Differences in Diets: Puppy vs Adult Dog

If you are reading this article, it is most likely that you are not a baby. With that said, you probably wouldn’t be eating baby food. Just like us, dogs also need different kinds of diets depending on their stages of life. So how exactly do we care for our puppies in Singapore diet-wise and what kinds of dog food should we be giving them?

Compared to an adult dog, puppies require much more protein (and higher concentrations of specific amino acids), fat, and other minerals for their growth and development. Some dog food manufacturers also include more nutrients such as omega-3 amino fatty acids that have been shown to promote healthy brain and eye development in our young puppies.

Puppies generally need to get between 22% - 32% of their daily intake from protein sources as compared to adult dogs that only need 18% of their daily calorie intake to be protein-based. That being said it is not enough for your dog food to state that it contains proteins. Your puppy food should contain 10 major amino acids (the building blocks of protein): valine, threonine, tryptophan, phenylalanine, lysine, methionine, leucine, isoleucine, arginine and histidine.

Apart from protein, there are other AAFCO (Association of American Feed Control Officials) guidelines and regulations on what goes into dog food and puppy food. To name the main ingredient differences between puppy and adult food, puppy food requires 8% of fat compared to 5% for adults, 1% of calcium compared to 0.6% for adults, and 0.3% sodium compared to 0.06% for adult dog food.

Whether you are thinking of owning a puppy, already have one or have a teenage dog, you might wonder how long you will need to feed your favourite canine puppy food before transitioning into adult feed.

As a rule of thumb, if your puppy is 6-12 weeks old they are considered a growing pup and need to be fed a diet specially formulated to meet the nutritional needs for normal development. It is important that your puppy is not being fed adult dog food as this will rob your pup of the important nutrients it needs.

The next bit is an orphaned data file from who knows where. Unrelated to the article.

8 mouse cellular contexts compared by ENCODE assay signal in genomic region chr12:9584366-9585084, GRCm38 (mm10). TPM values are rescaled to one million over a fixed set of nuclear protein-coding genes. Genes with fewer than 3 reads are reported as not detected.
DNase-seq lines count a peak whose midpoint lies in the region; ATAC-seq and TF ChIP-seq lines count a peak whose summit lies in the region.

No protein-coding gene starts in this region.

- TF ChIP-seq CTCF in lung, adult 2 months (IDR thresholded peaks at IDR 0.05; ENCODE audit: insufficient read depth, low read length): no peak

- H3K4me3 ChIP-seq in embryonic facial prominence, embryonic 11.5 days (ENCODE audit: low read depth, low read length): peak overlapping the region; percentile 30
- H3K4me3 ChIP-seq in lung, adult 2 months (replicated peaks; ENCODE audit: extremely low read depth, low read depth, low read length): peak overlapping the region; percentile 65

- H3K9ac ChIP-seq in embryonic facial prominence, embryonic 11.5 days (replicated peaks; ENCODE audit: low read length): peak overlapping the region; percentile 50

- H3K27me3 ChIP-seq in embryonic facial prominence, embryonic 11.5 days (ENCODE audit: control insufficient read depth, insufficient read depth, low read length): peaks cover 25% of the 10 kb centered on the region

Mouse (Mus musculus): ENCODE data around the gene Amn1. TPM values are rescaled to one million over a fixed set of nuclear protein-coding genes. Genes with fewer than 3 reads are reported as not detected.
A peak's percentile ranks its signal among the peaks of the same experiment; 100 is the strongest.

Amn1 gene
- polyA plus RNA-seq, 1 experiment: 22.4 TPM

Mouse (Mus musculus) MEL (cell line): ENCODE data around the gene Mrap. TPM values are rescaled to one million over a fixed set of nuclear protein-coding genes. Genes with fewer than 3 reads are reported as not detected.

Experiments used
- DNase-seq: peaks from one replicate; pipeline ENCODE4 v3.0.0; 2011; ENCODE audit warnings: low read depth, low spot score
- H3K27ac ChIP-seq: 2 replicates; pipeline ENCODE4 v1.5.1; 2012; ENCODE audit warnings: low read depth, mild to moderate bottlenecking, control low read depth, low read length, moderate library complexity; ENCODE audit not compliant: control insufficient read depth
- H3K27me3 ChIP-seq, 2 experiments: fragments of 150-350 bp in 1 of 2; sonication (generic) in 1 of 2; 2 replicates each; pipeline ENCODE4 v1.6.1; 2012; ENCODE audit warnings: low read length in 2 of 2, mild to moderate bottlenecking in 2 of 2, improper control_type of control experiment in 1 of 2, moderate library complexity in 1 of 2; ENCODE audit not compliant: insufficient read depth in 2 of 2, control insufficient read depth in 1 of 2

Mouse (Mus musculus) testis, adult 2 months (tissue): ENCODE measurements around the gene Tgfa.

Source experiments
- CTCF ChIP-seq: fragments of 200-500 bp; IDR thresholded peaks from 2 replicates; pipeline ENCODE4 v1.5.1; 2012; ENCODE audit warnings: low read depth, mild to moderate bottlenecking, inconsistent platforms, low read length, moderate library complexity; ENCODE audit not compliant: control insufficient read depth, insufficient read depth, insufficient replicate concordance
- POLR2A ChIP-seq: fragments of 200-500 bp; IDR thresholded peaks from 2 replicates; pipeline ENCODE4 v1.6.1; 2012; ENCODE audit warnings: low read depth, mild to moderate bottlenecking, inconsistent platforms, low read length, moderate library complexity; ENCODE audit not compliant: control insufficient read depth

Only when your puppy reaches about 6-12 months do you start switching from nutrient-rich puppy food to adult dog food gradually over a period of a few days. Smaller breeds typically can switch earlier at around 7 to 9 months while larger breeds around 12-14 months.

That being said, there are dog food that are formulated for “all life stages” which means it is suitable for both your puppy’s growing months and when they transform into an adult, which means you wouldn’t have to switch to a new food type when your puppy grows older.

Owning a puppy in Singapore can be expensive business and we may find ourselves asking whether it is worth buying expensive puppy food. Generally, premium dog food has higher nutritional density which means that most likely you can feed your puppy or dog less to achieve the same results. Such food also contains stable ingredient profiles considering major dog-food companies invest a lot in research and development, as compared to budget brands dog food whose composition could vary from batch to batch.

If you are looking for high quality dog food in Singapore, we recommend checking out this list of the “4 Finest Cooked Dog Food Brands in Singapore” that allows you to serve home-cooked goodness to your pet without all of the hassle.

When it comes to treats, there is also a concern in Singapore on whether adult dog treats are safe for your puppy to eat considering that their teeth are still developing. As a rule of thumb, make sure that any treats fed to your puppy should be soft enough for them to chew and sizeable enough to fit into their mouths. Some examples include soft-baked dog treats or free-dried dog treats.

At the end of the day, each dog is unique depending on its breed, size, life stage and health condition. When in doubt, always check with your vet before making any major diet changes for your puppy or adult dog.

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